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« Nosebleed PE Ratios and the Greenspan Bubble Era | Main | The Logic For Bonds: Fundamentals »

Wednesday, February 24, 2010

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Mamma Boom Boom

Finally! Maybe, now, we won't hear any more of those silly words, like BULLISH. I was begging to doubt the company I was keeping.

Whitebear

The falling housing prices is just a US problem. Look at Canada. Vancouver's housing back to all-time high in Jan already.

http://www.chpc.biz/Major_Cities_Chart.htm

Chabazite

Helicopter Ben? I prefer the term 'Bubble Bernanke' which just about sums up his policies.

Dave B.

Just an FYI . . .

If you had been influenced by David Rosenberg at Gluskin-Sheff for the last 12 months . . . you would have been short and kept shorting and lost all of your capital as the S&P rallied several hundred points.

You would have been looking for his "fair-value" price target of 825 on the S&P and lost all of your trading capital.

Rosenberg is great with all sorts of statistics when it comes to looking at the Economy... however, in the real world none of that really applies to the equity market given that it is LIQUIDITY driven.

Rosenberg makes for interesting reading, but I would suggest that his bearish economic outlook is incredibly hazardous to one's trading capital and has very little value or application for a Trader.

DG

"If you had been influenced by David Rosenberg at Gluskin-Sheff for the last 12 months . . . you would have been short and kept shorting and lost all of your capital as the S&P rallied several hundred points."

Boy, a pretty dire scenario, there. Of course, it's a load of crap, as usual. Rosenberg has NEVER said to short anything. In fact, he said to buy high-grade corporate bonds and avoid the equity market. "Avoid", not "short". Anyone who decided to do any shorting would have been doing so on their own.

Can you post one thing that isn't an exaggeration or wrong?

The funny thing is that you honestly seem to believe that no one could possibly trade a different way from you and make money.

Chabazite

Just a couple of thoughts on this issue. Are we saying that liquidity overrides all? If so then what about technicals? I have seen some really beautiful analyses on this site and elsewhere supporting either the bull or bear case, but if liquidity is king then technicals have little or no value; the picture can all be upset with a simple nod or a wink. We may say that liquidity is likely to be taken out of the system in six months time (or whenever), and that might bode well for people shorting over longer term and who are prepared to take the risk, but what about tomorrow, next week etc? Unless you can read uncle Ben's mind your guess is as good as anyone's. I wonder why on the serious hint 'tightening to come' the early after market falls we saw a few days ago weren't sustained. Finally, the equity market conditions may be governed by liquidity AT THE MOMENT but I wonder whether that will always be the case; is it possible that it could return to 'fair-value' (it isn't at the moment) at some time in the future and if so when?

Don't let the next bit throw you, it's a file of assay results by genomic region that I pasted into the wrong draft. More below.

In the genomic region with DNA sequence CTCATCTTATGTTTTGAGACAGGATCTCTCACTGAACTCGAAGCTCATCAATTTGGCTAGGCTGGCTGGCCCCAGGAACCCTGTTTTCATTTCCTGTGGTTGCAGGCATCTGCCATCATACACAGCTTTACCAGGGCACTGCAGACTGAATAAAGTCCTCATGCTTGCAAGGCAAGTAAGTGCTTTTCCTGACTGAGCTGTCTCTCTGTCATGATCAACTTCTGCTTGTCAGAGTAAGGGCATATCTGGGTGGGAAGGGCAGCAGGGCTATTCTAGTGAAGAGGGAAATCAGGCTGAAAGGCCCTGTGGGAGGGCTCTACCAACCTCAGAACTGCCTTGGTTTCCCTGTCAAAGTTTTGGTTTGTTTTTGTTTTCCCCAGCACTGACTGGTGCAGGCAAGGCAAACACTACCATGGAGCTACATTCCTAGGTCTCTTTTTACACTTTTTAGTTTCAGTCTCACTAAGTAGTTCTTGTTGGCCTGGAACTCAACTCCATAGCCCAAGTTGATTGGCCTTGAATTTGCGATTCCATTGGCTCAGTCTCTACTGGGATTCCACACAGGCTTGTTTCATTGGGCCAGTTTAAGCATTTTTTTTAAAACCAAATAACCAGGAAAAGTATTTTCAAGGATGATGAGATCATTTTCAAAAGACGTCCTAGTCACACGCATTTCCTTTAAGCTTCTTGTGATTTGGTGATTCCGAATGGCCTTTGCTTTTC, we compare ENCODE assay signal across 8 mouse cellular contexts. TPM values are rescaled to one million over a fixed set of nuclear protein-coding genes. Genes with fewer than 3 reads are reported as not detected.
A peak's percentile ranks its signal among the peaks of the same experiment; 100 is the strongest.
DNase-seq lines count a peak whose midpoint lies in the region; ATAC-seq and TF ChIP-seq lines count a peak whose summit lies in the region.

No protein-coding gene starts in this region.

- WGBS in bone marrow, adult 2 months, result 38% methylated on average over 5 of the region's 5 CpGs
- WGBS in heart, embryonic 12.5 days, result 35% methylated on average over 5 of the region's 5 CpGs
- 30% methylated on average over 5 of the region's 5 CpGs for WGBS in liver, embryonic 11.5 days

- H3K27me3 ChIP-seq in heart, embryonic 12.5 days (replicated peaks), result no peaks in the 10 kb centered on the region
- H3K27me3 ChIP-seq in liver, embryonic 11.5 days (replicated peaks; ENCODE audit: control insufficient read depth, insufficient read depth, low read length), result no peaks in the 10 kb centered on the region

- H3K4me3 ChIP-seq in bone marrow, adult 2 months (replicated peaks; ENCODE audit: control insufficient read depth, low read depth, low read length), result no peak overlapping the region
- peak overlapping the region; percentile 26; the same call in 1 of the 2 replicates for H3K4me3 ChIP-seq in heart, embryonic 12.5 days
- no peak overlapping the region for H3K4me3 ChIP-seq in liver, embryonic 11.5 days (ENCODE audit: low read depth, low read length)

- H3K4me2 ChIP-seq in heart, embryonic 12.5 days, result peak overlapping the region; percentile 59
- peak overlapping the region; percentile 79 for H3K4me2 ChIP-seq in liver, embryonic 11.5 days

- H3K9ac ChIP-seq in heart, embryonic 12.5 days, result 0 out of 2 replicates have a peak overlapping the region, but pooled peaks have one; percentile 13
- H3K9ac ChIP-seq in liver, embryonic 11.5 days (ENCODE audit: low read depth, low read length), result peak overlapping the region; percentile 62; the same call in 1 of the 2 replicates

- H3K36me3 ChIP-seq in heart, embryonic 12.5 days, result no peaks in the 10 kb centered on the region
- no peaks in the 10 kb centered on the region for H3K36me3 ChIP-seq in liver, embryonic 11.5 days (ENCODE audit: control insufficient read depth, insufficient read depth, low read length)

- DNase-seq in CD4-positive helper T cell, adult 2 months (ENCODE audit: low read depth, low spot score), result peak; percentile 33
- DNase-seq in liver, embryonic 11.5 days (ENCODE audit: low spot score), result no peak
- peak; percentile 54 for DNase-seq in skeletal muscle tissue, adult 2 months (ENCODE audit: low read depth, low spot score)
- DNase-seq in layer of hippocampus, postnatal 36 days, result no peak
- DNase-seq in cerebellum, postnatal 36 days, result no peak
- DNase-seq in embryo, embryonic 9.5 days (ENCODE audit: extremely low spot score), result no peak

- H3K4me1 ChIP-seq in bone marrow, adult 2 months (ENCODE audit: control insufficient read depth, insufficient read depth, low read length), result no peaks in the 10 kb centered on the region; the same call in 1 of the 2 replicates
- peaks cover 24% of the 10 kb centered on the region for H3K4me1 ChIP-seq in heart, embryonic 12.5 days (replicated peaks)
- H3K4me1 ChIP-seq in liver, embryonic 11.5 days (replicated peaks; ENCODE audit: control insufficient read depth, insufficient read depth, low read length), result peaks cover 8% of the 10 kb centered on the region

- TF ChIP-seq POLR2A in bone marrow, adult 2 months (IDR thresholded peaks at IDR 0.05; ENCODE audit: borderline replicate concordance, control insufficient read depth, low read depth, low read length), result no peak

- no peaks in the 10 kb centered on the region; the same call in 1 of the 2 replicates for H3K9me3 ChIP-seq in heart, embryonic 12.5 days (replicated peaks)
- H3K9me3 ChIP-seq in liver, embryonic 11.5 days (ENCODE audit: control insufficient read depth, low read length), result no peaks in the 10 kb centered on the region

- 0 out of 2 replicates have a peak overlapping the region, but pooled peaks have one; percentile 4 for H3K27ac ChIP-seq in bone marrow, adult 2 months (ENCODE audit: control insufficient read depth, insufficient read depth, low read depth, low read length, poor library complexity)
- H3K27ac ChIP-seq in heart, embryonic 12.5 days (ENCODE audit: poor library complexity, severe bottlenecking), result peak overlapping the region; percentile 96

Chabazite

Just a couple of thoughts on this issue. Are we saying that liquidity overrides all? If so then what about technicals? I have seen some really beautiful analyses on this site and elsewhere supporting either the bull or bear case, but if liquidity is king then technicals have little or no value; the picture can all be upset with a simple nod or a wink. We may say that liquidity is likely to be taken out of the system in six months time (or whenever), and that might bode well for people shorting over longer term and who are prepared to take the risk, but what about tomorrow, next week etc? Unless you can read uncle Ben's mind your guess is as good as anyone's. I wonder why on the serious hint 'tightening to come' the early after market falls we saw a few days ago weren't sustained. Finally, the equity market conditions may be governed by liquidity AT THE MOMENT but I wonder whether that will always be the case; is it possible that it could return to 'fair-value' (it isn't at the moment) at some time in the future and if so when?

yelnick

Chabazite, a liquidity-driven market due to credit is what Prechter has missed since 1987, missed in 1994 and again in 2002 and again now. Until the excess bubble liquidity fails to work, or is withdrawn, the market will be riding on air. This doesn't mean TA is wrong, or waves are wrong, it means they will reflect this new condition. In the bubble years of 2004-2007 or since Mar 2009, we had almost no reversals down more than 10%, a bit unusual. Applying pattern recognition from 1929 or whenever will fail.

Roger D.

This count is really starting to come together IMHO.

Roger

http://www.screencast.com/users/fast996/folders/Default/media/10160aef-d41a-4125-b504-ebf8f95260e0

Taz

Hi Chabazite

While liquidity is an important facet in markets, it is really only important if it is being put to work. Liquidity may amplify the existing trend but it by itself, is not the cause. It is only one variable among millions of other variables that determine the investor mindset. At the end of the day conviction trumps liquidity and the charts highlight conviction very well.

Mamma Boom Boom

>... however, in the real world none of that really applies to the equity market given that it is LIQUIDITY driven.<